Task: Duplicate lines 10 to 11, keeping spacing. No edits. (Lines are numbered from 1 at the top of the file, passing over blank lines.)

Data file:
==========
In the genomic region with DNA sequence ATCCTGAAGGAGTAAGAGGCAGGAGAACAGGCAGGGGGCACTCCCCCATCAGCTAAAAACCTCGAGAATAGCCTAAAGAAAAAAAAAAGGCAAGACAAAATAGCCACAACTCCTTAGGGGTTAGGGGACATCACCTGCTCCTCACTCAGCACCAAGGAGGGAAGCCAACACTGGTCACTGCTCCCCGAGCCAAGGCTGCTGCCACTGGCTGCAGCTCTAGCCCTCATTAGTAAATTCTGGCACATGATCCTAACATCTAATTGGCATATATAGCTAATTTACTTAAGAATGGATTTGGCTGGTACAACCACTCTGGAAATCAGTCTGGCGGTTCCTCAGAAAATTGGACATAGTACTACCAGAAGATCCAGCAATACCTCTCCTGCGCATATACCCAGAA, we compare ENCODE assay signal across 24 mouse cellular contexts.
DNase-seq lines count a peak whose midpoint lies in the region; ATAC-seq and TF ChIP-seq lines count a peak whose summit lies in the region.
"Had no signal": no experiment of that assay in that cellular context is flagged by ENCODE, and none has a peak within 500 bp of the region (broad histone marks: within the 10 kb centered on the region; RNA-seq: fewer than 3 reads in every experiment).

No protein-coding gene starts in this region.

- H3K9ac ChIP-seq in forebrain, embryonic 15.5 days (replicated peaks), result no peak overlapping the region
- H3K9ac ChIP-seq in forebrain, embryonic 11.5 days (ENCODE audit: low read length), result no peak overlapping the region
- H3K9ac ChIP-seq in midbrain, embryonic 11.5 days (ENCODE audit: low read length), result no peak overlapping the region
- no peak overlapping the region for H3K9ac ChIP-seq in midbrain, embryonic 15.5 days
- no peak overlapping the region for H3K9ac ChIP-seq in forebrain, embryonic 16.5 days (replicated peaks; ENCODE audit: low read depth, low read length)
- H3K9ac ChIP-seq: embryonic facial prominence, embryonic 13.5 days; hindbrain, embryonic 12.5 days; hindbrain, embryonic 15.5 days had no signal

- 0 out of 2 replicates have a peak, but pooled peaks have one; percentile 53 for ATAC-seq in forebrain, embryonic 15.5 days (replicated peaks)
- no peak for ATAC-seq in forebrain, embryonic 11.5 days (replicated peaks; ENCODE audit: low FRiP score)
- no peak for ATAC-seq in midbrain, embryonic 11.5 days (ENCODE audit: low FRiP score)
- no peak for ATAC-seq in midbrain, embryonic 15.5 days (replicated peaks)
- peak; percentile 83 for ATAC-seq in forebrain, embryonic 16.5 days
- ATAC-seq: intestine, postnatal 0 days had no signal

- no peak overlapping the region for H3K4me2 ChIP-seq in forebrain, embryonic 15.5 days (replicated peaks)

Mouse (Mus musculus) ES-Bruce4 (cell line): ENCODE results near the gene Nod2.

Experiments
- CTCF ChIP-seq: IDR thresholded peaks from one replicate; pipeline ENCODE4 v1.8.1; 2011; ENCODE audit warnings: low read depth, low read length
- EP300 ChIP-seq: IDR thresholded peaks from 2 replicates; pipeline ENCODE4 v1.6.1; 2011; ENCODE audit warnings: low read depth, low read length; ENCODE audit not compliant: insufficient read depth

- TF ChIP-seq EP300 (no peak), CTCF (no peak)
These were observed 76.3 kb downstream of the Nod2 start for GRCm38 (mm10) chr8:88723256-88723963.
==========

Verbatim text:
- H3K9ac ChIP-seq: embryonic facial prominence, embryonic 13.5 days; hindbrain, embryonic 12.5 days; hindbrain, embryonic 15.5 days had no signal

- 0 out of 2 replicates have a peak, but pooled peaks have one; percentile 53 for ATAC-seq in forebrain, embryonic 15.5 days (replicated peaks)